The non-scholars are basically all from the same backgrounds, upper-middle class, white, and preppy. We have a good amount of international students and they organize some really fun activities such as socials, formals, clubs, etc. I would definitely suggest getting involved with the international students as they lively up the place a bit. In the dining hall, athletes sit in one section, frat/sorority kids in the other, non-frats on the other and then some regulars mingle. A lot of cliques and not much interaction between cliques. Most students are from the north, Jersey, PA, New York, etc.
If you don't fit the preppy Richmond stereotype, you may feel out of place. It's not unusual for people to really dress up for class...think sundresses in March. Polo shirts are popular. Pajamas and sweats are never seen in class. Most UR students are either from Virginia or from the Mid-Atlantic, and are well-off. Students tend to be more politically apathetic than aware. Racial/religious/LGBT groups tend to form cliques because it's harder for them to get accepted by the rest of the student body. The student body in general is cliquey and it's hard to make new friends after freshman year.
most kids here are middle to upper middle class people. Black and white. Not too many asians, but they're here. People who like different kinds of things would be out of place here. Like, people aren't upper to middle class, incredibly comfortable to the point of complacency, athletic, preppy, somewhat materialistic, and fairly superficial people. Most students seem to wear clothing to class. Most people here are fairly similar, so there is little interaction between very different individuals. Politics is sort of a passing hobby for a few people here, not too big for most.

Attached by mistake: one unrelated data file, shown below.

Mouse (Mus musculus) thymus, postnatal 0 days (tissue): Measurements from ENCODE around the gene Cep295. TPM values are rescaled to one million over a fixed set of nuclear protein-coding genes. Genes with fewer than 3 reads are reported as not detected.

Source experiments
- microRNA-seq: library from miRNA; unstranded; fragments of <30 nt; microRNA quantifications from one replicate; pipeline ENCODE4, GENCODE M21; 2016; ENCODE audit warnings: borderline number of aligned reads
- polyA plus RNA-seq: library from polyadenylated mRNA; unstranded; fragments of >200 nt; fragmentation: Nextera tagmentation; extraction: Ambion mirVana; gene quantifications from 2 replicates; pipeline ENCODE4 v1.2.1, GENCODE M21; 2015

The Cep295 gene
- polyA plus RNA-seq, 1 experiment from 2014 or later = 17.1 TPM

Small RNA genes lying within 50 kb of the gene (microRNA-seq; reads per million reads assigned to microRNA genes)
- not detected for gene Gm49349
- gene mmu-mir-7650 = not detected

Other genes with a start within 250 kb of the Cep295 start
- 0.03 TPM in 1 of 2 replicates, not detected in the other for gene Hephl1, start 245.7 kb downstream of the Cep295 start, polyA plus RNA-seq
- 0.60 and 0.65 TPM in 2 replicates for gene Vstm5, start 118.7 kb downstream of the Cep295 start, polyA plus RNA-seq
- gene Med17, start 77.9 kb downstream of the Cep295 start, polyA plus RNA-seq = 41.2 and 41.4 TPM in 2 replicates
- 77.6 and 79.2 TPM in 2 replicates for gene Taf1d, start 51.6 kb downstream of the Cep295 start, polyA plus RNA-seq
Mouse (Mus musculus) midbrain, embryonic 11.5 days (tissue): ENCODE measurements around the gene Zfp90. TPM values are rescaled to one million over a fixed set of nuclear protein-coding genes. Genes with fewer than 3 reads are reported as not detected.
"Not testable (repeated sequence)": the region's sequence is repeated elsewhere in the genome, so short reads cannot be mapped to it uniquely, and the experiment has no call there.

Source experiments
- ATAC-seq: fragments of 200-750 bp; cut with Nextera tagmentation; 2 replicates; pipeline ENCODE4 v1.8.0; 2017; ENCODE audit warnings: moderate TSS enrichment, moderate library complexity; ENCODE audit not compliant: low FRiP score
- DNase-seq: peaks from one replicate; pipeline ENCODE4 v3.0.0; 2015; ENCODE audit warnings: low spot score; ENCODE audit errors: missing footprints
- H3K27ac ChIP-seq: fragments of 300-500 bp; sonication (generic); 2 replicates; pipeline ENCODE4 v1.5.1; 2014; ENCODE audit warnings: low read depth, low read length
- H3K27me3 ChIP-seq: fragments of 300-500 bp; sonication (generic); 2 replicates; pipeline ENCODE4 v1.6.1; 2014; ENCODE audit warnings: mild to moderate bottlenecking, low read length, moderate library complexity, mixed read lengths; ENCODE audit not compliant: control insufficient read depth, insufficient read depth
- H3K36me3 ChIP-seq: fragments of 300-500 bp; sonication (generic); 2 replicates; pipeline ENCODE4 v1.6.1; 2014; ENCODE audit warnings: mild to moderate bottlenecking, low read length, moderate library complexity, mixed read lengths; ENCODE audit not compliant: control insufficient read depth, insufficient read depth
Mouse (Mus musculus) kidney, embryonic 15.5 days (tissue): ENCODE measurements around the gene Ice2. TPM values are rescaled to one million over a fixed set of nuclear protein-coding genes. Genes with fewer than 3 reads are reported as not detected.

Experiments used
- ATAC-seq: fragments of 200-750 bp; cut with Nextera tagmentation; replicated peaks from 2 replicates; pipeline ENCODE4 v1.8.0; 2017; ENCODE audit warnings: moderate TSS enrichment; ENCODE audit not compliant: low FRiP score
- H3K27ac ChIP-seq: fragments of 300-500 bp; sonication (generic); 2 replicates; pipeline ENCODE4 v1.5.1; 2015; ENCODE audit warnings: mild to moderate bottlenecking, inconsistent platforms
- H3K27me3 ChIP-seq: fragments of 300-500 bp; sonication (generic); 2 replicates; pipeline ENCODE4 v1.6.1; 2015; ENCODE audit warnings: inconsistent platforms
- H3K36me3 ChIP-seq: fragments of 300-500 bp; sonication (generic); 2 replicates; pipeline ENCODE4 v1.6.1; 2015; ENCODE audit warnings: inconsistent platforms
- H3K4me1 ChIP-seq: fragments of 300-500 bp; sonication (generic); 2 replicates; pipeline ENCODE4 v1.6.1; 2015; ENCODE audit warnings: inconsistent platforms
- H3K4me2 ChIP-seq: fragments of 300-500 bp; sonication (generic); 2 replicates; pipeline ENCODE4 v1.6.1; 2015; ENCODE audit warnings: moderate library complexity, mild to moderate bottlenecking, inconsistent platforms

Students are all pretty much white and somewhat dress up although it really depends. Polo shirts and dresses/skirts are not uncommon to wear to class everyday, but sweats and stuff are also well represented, especially in the colder months. There is often a disconnect between students and the general athlete population, and fraternities often stick together. Students are a mix of political views and political awareness is somewhat a part of campus, but at the same time students are so busy actual action is stunted by general apathy.
most kids are very rich, well dressed, preppy, cliquish; many, but not all, are not real open-minded about meeting new people and many, but not all, have been given everything unconditionally by their parents no, different types of students do not interact student that would feel out of place: those that are not rich, well dressed, preppy, cliquish, those that are not white (Richmond is about 90% white), and those that are not into loud and crowded parties most students from NEW JERSEY, New York, Pennsylvania, New England